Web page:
Calling it revolutionary, Cho said "the MAH allows restructuring of the entire pharmaceutical industry in China."

It may also enable a new breed of drug developers to come out of the woodwork. "If you are a researcher, a university professor – it opens up the whole thing. . . . It will be much more flexible," said Cho.

If the MAH system is adopted, that could bring more bad news for generics makers, but is an encouragement to foreign companies to drop the imported drug pathway and work with local companies to manufacture locally. The imported drug pathway will still be an option, but the CFDA fees will shoot up dramatically, to cover their on-site inspections of manufacturing facilities outside of China.

A 30-day filing review system

The upcoming reform that occupied the most airtime during the meeting was the introduction of a new system for authorizing first-in-human (FIH) studies in China. The current approval system for drugs has been notoriously slow, taking companies 18-24 months to gain approval from the CFDA. As a way to get started, many China companies have had to go to Australia first to collect clinical trial data. It was said by some that these lengthy delays are what prompted the State Council to intervene and put the extra pressure on the CFDA to make changes to the system.

Circular number 44 proposes a CTA review system familiar to biotechs in the U.S. – where an automatic approval is granted after 30 days unless sponsors have heard otherwise. This would immediately remove a significant bottleneck that has stymied the industry for years.

However, opening the floodgates is not a simple matter. While, the Centre for Drug Evaluation (CDE) has hired scores of new reviewers, it is widely believed they are mostly fresh university graduates lacking translational experience to review and assess innovative FIH study applications. There are concerns the whole ecosystem may be ill-prepared to handle a surge in innovative drug studies. One participant particularly called out the need to professionalize hospital ethics boards, a pivot to innovative drugs will require an enormous amount of training and preparation.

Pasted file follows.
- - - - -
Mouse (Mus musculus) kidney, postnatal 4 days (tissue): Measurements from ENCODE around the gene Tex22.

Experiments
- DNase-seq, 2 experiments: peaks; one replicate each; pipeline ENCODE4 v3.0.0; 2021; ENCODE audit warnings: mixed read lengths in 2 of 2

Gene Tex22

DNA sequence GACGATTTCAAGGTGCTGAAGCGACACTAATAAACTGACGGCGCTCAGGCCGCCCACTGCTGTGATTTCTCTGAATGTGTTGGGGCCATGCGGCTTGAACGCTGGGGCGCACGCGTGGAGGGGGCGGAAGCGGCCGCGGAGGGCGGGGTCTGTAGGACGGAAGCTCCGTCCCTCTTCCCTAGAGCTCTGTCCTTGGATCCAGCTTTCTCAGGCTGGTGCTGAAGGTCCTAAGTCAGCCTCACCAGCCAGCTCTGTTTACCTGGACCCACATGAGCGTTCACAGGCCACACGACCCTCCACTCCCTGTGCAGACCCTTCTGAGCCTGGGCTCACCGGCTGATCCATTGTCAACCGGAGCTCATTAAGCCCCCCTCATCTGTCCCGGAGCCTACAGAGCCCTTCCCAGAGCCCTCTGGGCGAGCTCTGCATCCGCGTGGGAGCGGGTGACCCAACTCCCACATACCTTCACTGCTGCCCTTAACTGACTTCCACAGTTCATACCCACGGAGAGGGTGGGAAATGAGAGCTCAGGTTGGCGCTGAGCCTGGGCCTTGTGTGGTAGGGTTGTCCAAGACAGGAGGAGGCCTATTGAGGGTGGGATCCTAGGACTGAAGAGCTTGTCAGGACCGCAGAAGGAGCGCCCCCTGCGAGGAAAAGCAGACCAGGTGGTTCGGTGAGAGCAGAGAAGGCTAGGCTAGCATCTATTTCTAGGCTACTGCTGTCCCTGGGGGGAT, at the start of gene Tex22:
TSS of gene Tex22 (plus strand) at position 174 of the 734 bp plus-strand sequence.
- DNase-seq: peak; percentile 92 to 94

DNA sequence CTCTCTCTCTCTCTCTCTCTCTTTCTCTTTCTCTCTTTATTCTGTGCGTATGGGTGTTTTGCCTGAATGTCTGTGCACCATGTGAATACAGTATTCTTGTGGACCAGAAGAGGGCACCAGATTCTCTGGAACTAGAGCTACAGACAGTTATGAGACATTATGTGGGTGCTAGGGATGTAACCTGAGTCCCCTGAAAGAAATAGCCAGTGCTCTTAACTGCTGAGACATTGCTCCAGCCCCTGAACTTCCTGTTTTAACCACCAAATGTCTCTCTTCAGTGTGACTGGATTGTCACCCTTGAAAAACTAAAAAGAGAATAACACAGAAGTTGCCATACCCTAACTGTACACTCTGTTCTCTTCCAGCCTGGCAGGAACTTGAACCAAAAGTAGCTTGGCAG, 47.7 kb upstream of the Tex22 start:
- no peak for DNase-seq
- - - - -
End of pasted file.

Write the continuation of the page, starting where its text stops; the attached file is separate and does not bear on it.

During the panel discussion, Cho pointed to the relative inexperience of the new reviewers to evaluate new drugs. He also mentioned that RDPAC, along with the CFDA and CDE, had set up a training site at Peking University to focus on getting the reviewers up to speed. Industry will also have to do its part, by ensuring better communication with reviewers and top-quality data are supplied in the filing.

Special review system for innovative drugs

An accelerated review system will be established for drugs that combat AIDS, cancer, major infectious diseases, rare diseases and those prioritized as a major National Science and Technology Project or as a part of a Key National Development Plan.

Innovative drugs, pediatric drugs, or those with significant therapeutic advantages of innovative drugs, that transfer manufacturing to China, can also fall under this green channel review. Drugs that take a special review channel need to keep prices within the realm of comparable market countries.

MRCT problem solved

In order to increase China's participation in global clinical trials, parallel clinical studies will be encouraged for new drugs (those not yet marketed in other countries) and innovative drugs, with a focus on clinical value and protection of study subjects.

In the DIA panel, Cho said the multiregion clinical trials problem is now solved. (See BioWorld Today, Dec. 12, 2014, and Sept. 3, 2014.)

However, there are many concerns that the system is not quite ready to take on an influx of global trials. More training is needed to prepare hospitals and principal investigators in order to increase capacity and quality.